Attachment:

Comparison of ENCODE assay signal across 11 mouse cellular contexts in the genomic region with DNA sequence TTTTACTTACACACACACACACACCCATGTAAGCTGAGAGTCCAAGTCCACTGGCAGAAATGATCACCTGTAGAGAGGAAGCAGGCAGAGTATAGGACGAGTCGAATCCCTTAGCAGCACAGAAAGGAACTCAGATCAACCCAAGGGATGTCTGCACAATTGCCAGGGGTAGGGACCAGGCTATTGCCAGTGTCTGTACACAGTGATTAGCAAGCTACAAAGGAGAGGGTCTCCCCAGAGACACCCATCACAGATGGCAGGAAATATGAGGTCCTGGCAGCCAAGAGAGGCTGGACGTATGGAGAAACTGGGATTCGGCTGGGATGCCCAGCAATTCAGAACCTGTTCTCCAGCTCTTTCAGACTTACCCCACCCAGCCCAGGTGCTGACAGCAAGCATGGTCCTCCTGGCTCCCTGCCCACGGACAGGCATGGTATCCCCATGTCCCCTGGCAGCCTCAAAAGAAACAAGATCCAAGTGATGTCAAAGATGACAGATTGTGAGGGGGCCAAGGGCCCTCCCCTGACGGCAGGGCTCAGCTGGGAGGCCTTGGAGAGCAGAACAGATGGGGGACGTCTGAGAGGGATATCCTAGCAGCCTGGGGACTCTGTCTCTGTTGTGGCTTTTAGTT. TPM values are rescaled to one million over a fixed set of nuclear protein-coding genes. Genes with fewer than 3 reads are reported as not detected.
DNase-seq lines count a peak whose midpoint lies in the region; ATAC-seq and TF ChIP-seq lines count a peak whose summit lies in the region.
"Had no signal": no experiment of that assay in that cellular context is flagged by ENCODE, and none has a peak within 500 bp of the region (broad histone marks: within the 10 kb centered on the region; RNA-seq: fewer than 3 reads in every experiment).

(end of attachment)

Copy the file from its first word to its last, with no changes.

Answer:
Comparison of ENCODE assay signal across 11 mouse cellular contexts in the genomic region with DNA sequence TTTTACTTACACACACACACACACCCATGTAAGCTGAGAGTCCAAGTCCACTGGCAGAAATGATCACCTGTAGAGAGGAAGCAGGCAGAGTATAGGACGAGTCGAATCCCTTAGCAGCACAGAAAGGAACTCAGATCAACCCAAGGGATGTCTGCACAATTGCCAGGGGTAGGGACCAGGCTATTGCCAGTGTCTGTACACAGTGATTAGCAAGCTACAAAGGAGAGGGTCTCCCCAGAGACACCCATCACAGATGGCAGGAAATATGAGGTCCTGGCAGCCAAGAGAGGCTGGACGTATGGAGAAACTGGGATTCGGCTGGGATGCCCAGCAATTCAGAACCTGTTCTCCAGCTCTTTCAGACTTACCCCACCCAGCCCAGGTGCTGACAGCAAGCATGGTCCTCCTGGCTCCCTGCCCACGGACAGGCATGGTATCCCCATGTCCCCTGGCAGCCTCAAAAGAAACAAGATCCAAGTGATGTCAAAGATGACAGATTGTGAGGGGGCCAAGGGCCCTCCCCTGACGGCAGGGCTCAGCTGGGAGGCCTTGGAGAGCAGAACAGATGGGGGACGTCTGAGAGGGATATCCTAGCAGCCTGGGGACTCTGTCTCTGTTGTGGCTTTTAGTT. TPM values are rescaled to one million over a fixed set of nuclear protein-coding genes. Genes with fewer than 3 reads are reported as not detected.
DNase-seq lines count a peak whose midpoint lies in the region; ATAC-seq and TF ChIP-seq lines count a peak whose summit lies in the region.
"Had no signal": no experiment of that assay in that cellular context is flagged by ENCODE, and none has a peak within 500 bp of the region (broad histone marks: within the 10 kb centered on the region; RNA-seq: fewer than 3 reads in every experiment).